Respect

Now that I am feeling a bit better, I was looking for something to write about when I saw that someone had gotten to my page by searching for “teaching children to respect parents.” I thought, “What a great idea!” and so here are the beginnings of my thoughts on that subject.

I have talked about respecting boundaries, and how that type of respect must be mutual. It is difficult to demand that your child keep his hands off or your things when you might take his or her things and use them and misplace them. Most parents don’t realize it, but that Cinderella pencil is sacred and the Harry Potter bookmark is an object of reverence.

However, there are other types of respect that parents should receive from their children and that children should receive from their parents. Very early on, children need to have their behavior shaped so that they are not misbehaving in public. If the child doesn’t misbehave in public, then the parent will never have to publicly humiliate the child. That means actually helping the child to change the undesirable behavior rather than yelling across two aisles of the supermarket “you have to stay with me.” That means that parents of young children should make sure that their children don’t get into bad habits in public like:

1. Running away from their parents or hiding in a store. That is totally unacceptable. It is not funny and it is not amusing and the child should not in any way be rewarded for it by the parent smiling and saying, “Oh, there you are!” As much as possible, the parent has to have their eye on the child so that he or she doesn’t get away. If they should begin to wander away, then the parent immediately needs to stop the child. If the child is able to slip away, the parent must immediately find the child and tell him or her how worried the parent was when he or she disappeared and how that can’t happen again. I have seen parents literally say, “I don’t know where he is, but at least he’s not bothering me; I’ll go and get him when I’m done shopping.” This is a very very bad thing to do. It teaches the child that what is unacceptable is acceptable. This one comes back to bite the parent later. A child who tends to wander needs to be in a stroller or shopping cart or holding onto one. Children who repeatedly wander need to know that they are not able to go shopping with Mom or Dad until they are more reliable.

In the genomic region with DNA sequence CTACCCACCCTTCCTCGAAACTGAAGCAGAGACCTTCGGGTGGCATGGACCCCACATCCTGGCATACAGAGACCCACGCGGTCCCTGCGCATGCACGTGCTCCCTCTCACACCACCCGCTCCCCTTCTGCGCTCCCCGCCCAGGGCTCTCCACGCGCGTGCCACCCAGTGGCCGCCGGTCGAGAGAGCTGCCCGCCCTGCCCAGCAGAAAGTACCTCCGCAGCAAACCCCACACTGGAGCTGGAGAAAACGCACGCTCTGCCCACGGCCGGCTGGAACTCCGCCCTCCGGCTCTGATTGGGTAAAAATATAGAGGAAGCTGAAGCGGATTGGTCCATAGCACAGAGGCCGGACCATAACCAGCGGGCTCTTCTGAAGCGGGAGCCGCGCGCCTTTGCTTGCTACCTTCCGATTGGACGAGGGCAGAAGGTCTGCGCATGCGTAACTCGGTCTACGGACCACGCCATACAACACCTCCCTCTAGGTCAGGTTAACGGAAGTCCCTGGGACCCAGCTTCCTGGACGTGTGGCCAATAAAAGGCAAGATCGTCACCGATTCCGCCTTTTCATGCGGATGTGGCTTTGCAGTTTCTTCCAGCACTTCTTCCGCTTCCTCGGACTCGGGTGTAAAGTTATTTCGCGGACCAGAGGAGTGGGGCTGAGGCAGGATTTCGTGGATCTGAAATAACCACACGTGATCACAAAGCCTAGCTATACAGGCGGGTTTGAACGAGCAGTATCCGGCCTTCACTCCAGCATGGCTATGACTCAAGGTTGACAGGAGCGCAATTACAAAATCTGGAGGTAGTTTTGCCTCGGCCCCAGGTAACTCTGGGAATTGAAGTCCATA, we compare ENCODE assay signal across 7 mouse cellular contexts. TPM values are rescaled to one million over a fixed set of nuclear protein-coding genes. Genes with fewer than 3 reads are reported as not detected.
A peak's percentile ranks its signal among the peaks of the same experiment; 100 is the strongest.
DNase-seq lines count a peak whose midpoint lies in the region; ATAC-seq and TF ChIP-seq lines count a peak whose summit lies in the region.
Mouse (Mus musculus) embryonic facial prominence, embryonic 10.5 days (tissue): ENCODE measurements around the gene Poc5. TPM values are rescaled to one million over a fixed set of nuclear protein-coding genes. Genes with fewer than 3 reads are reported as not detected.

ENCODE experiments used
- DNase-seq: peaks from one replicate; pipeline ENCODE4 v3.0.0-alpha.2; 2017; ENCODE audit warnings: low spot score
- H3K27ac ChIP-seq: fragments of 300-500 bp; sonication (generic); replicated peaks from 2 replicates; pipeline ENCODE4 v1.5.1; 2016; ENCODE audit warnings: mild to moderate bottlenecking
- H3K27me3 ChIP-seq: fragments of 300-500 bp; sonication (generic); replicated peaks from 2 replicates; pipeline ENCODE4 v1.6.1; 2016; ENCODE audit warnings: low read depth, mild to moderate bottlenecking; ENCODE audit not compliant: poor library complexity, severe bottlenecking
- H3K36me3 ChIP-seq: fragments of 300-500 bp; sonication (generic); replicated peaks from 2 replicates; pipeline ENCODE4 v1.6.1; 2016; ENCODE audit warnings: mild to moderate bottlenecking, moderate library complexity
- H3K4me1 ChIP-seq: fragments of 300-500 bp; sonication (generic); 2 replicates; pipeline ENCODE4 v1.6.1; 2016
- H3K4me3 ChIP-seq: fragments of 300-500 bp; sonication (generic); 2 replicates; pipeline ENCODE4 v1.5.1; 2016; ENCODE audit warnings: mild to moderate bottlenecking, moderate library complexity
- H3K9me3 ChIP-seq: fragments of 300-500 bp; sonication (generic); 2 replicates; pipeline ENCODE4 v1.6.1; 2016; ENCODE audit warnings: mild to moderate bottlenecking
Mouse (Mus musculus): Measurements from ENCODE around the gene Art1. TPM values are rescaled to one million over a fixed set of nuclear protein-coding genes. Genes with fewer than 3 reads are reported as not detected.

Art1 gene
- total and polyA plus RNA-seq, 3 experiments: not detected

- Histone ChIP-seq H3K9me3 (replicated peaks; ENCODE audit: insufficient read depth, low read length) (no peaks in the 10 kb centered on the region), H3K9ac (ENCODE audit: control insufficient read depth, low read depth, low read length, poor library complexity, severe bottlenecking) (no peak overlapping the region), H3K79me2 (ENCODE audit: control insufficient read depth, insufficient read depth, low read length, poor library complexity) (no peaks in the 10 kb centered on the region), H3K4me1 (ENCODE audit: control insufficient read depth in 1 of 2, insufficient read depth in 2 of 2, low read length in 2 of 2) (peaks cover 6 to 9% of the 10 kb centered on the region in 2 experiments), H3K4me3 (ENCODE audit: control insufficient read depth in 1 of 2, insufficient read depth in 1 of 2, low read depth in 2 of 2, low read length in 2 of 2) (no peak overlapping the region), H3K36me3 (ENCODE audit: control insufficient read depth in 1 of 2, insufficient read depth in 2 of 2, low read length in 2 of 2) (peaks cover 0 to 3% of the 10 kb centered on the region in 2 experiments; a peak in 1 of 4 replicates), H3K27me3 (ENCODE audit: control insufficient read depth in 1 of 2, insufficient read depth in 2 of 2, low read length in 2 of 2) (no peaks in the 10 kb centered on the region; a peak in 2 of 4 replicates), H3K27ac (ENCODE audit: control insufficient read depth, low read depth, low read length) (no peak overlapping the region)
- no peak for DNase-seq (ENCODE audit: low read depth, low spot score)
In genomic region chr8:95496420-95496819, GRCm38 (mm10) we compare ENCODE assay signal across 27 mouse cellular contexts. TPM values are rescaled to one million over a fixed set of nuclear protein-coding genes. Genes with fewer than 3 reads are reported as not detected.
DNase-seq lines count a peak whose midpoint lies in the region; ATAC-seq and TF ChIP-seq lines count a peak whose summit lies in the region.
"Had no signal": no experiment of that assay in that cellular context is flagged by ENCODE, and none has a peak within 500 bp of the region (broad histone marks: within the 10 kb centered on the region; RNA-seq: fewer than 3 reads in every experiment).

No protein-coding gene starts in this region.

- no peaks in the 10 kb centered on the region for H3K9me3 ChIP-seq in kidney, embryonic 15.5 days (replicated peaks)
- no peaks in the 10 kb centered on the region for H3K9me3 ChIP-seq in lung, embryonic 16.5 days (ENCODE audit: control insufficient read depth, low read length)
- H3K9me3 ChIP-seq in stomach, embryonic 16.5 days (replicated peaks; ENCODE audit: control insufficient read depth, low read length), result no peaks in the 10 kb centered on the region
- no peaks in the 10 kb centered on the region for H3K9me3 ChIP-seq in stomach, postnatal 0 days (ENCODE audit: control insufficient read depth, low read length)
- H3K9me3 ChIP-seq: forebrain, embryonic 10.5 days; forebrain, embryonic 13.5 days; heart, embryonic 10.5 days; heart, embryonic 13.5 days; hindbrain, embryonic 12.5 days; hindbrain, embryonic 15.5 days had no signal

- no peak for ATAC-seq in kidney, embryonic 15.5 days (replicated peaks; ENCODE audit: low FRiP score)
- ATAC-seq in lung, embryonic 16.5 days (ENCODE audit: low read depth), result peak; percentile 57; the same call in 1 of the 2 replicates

2. Carrying on for a toy or snack. A child who carries on and is rewarded (“OK, if you are quiet for the next 15 minutes, I will get you that ice pop”) learns to carry on. Rather, the parent should decide from the beginning whether he or she will be buying the child a snack or toy. If the parent thinks it is appropriate, it should be a treat, not a payoff. It is easy to train children not to nag in a store. All you need to do is be consistent in refusing to be blackmailed. The parent needs to realize that the higher the stakes, the more of a fuss the child is making, the worse it is to give in. Children who are not demanding in stores tend to be more pleasant to shop with. Every successful parent/child interaction builds not only the child’s self-esteem, but also the mutually respectful relationship between parent and child.
3. Fighting with siblings. Of all of the ways in which children act out in public, this is probably the worst because the parents just want to be swallowed up by the ground and disappear. Children should learn early on that fighting with siblings is a very bad thing to do, especially in public. It means that no one will get a treat, should there have been one in the offing. It also means that the parents will have little desire to go out with the children.

The reason I speak of these three specific examples is that one of the biggest obstacles to mutual respect of parents and children is the issue of public humiliation, both on the part of the children and on the part of the parent. No parent should “lose it” in public and no child should be embarrassed, yelled at, screamed at, etc. in public. Such mistakes can be devastating to the parent/child relationship. Children should be assisted to act in a kind and respectful manner, having their behaviors shaped by the parents, little by little, ensuring that the child will eventually, on his own, interact in society in a polite and respectful manner.

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